|Industrial action in Lagos, Nigeria Photo courtesy
A surge in industrial actions may symbolize increased openness and tolerance in Africa’s governance systems. It could also be a pointer to growth on the continent forcing drastic readjustment of countries’ economic order. Industrial actions and inability of governments to meet workers demands possibly signifies governments’ shrinking revenues or mismanagement of resources as more people demand quality, accountability and efficient public service delivery. The much celebrated Africa’s growth momentum may be curtailed if it continues on the path of over-reliance on shallow taxation base, commodities exports and poor public finance systems.
Africa’s taxation regimes have relied mostly on visible sectors such as import and export; income tax in formal employment; Value Added Tax; corporate tax from large mining firms; large brewing companies; retail chains and large scale farmers among others. The abundance of these sectors varies from country to country with most countries having to rely on foreign aid to drive their service delivery mechanisms. The few existing visible firms are then expected to shoulder the burden of contributing towards tax revenue kitties to support close to 75% of their countries’ populations either locked up in unemployment, tertiary or subsistence farming.
According to Africa Development Bank Policy Brief of 2010 entitled “Domestic Resource Mobilization across Africa: Trends, Challenges and Policy Options” to increase revenue calls for deliberate efforts by government to create a balanced mix of their tax sources; push for more diverse trade in the region; create incentives for informal sectors to formalize; review tax preferences and transfer pricing by multinational companies and invest in effective tax policies and tax administration.
African governments can also mobilize resources locally by investing in corporate governance based on trust, transparency and promoting conscientious leadership. Rwanda took this route and launched a voluntary public financing scheme, the Agaciro Development Fund, which has since solicited over USD 3 million. The Rwandan example points at the urgent need for African countries to look inward for momentum to sustain growth. To mobilize resources within Africa calls for a coordinated and rationalized national, regional and continent wide public finance system. A regional and continental focus will widen the pool of stakeholders keen on transparency and save economies from the grip shortsighted elites.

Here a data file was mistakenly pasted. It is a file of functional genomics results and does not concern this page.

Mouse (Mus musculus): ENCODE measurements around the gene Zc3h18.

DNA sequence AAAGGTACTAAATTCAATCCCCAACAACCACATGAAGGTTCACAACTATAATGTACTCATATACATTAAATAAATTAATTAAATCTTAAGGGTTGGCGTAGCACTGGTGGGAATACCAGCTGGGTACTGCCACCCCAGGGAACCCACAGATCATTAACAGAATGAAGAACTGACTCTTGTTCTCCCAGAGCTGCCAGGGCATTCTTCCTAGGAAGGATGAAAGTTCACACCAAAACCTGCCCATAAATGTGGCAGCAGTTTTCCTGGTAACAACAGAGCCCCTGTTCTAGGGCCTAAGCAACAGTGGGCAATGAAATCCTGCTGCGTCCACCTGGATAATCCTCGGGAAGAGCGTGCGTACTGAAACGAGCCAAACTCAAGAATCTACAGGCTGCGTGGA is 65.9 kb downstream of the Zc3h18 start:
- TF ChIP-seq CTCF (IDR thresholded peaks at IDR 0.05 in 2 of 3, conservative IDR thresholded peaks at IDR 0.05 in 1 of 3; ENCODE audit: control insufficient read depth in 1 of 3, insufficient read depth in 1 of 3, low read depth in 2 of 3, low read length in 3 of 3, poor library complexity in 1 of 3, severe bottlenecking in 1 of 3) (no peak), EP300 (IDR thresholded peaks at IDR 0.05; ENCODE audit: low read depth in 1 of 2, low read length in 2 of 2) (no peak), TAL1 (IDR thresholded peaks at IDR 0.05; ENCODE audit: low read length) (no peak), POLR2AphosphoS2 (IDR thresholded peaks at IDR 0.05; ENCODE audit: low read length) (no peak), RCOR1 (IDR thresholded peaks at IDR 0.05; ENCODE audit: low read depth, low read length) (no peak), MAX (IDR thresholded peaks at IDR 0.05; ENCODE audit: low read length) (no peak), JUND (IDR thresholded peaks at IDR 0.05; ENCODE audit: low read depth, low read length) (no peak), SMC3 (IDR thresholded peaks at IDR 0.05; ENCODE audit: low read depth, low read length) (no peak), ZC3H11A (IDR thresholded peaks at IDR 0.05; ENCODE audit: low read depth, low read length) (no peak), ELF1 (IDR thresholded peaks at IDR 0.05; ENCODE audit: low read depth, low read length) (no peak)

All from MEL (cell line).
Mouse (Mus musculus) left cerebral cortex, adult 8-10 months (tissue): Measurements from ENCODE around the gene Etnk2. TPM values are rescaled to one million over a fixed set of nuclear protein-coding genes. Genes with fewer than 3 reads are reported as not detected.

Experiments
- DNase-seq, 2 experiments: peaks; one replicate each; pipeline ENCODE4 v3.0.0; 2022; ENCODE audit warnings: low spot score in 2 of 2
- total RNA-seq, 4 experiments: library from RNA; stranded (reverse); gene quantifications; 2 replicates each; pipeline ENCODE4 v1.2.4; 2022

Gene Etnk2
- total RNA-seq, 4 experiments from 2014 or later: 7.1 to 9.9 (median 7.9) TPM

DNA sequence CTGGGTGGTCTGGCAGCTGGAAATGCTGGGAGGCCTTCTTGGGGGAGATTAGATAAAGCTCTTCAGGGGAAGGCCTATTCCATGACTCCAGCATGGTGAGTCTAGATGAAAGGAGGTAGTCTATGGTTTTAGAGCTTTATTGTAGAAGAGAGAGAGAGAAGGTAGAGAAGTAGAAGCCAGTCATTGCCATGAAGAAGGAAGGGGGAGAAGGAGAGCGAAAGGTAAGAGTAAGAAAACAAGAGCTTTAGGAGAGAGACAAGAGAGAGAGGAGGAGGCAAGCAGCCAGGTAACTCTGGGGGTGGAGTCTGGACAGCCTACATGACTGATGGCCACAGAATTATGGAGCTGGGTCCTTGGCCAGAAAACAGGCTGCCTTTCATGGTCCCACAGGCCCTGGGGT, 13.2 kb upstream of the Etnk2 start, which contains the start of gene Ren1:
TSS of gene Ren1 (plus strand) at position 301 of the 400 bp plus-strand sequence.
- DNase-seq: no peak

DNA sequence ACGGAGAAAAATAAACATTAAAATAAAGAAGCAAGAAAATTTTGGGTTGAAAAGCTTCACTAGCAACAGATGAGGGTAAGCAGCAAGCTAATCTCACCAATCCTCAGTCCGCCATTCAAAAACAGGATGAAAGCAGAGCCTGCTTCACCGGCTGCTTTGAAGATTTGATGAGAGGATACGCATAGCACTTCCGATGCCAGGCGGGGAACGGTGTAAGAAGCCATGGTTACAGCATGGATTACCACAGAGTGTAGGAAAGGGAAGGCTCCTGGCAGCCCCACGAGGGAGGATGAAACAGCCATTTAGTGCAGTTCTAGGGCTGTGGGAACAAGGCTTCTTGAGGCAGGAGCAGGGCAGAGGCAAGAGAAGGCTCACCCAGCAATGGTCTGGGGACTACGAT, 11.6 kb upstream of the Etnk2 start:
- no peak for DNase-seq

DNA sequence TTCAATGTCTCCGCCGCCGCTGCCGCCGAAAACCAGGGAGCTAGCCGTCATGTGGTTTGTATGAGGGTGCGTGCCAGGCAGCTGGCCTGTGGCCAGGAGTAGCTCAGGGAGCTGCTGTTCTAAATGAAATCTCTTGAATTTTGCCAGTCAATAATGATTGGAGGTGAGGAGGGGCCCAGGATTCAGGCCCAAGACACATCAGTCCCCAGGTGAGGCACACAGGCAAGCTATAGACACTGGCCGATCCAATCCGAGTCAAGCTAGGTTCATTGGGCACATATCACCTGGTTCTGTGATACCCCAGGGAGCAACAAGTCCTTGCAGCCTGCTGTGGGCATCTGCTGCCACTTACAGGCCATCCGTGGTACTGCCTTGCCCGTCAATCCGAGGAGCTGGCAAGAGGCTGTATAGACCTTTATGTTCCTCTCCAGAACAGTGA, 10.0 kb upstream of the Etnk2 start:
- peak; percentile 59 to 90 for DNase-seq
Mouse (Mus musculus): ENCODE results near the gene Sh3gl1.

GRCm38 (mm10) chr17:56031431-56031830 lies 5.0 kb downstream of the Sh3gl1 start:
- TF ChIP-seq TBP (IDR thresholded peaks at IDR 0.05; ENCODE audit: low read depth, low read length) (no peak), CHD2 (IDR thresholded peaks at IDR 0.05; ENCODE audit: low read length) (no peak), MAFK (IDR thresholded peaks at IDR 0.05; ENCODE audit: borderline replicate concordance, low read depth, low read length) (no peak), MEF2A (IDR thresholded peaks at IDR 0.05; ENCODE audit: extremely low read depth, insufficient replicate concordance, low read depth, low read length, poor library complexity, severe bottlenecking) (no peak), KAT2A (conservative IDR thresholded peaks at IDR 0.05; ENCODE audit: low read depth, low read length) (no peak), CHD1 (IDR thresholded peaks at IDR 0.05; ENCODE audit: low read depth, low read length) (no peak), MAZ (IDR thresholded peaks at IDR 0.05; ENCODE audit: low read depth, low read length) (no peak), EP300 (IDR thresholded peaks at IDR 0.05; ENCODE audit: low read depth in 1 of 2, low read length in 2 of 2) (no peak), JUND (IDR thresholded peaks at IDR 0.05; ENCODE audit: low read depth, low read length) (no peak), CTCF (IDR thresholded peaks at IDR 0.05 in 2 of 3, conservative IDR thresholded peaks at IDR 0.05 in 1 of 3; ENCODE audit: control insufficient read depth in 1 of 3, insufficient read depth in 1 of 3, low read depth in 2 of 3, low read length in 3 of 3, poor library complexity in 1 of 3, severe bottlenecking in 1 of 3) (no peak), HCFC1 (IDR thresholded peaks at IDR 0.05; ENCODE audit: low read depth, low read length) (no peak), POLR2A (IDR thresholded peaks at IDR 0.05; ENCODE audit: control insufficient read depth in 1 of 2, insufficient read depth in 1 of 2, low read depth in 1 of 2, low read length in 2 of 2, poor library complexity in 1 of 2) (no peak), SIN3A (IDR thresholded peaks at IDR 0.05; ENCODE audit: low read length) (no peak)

The continent must put to an end the culture of exporting factories abroad through over reliance on raw material trade exchanges. It is possible; the continent simply needs to refocus the enthusiasm that is usually generated during political campaigns to enthusiasm to invest in production lines. The continent must seal leakages that shrink government revenues and redirect finances to investing in productivity. Increased wealth in emerging economies offers Africa a great opportunity to capture factories that targeted low income populations in those countries. Interest from developed countries’ investors seeking growth opportunities in Africa provide an excellent platform to negotiate for value addition production locally.
To drive up intra-Africa resource mobilization, the continent can as well take heed of a famous Chinese saying: “Resources is the mother of wealth; hard work is the father of wealth – only the two combined can produce wealth.” It is time African country governments and leaders strategize beyond their own borders to tap into the vast natural resources that go unexploited in the continent in order to release their citizenry from the indignity of poverty, economic deprivation and underdevelopment.
To address shrinking government revenues, it is incumbent to put in place policies that will draw more Africans from informal to formal with enablers that facilitate medium sized enterprises to scale up to large firms. In the absence of wealth creation strategies and better public finance systems, industrial actions by the people, instability of government and country, lack of industrialization and poor service providers will put the continent’s growth momentum on the back burner.
By James Shikwati,
The author [email protected] is Director of Inter Region Economic Network.